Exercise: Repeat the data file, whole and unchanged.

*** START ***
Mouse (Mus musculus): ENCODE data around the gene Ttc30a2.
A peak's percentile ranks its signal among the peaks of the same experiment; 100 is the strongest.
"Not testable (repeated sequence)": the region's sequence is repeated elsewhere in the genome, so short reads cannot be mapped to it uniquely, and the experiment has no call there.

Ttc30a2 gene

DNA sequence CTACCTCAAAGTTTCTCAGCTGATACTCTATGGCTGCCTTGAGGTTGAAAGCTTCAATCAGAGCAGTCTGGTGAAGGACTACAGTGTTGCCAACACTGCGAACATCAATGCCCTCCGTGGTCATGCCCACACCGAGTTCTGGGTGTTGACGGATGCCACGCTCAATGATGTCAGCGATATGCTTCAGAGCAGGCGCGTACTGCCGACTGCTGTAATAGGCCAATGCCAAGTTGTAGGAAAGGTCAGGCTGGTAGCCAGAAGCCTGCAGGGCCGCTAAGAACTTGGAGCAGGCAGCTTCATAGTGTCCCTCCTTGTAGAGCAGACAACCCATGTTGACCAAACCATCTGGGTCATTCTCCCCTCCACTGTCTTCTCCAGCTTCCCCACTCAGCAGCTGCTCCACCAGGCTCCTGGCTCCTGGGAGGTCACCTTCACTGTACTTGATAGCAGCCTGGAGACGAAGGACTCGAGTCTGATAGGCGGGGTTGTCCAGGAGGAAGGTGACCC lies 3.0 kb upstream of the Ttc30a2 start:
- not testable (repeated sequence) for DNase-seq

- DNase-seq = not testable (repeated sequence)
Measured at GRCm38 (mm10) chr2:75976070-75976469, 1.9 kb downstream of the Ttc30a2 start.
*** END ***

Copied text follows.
Mouse (Mus musculus): ENCODE data around the gene Ttc30a2.
A peak's percentile ranks its signal among the peaks of the same experiment; 100 is the strongest.
"Not testable (repeated sequence)": the region's sequence is repeated elsewhere in the genome, so short reads cannot be mapped to it uniquely, and the experiment has no call there.

Ttc30a2 gene

DNA sequence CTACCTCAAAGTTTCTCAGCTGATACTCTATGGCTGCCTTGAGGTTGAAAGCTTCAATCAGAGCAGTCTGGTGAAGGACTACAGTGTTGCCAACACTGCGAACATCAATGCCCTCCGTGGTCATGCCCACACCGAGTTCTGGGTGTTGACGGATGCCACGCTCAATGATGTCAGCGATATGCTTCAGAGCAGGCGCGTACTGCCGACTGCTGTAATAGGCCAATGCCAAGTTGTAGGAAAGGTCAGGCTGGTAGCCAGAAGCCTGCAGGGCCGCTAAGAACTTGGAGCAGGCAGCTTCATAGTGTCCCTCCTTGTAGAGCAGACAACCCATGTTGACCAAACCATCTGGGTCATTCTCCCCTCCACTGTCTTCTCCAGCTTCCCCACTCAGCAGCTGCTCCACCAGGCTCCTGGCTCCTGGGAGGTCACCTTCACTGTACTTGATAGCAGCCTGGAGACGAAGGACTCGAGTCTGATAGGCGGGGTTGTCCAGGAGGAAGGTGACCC lies 3.0 kb upstream of the Ttc30a2 start:
- not testable (repeated sequence) for DNase-seq

- DNase-seq = not testable (repeated sequence)
Measured at GRCm38 (mm10) chr2:75976070-75976469, 1.9 kb downstream of the Ttc30a2 start.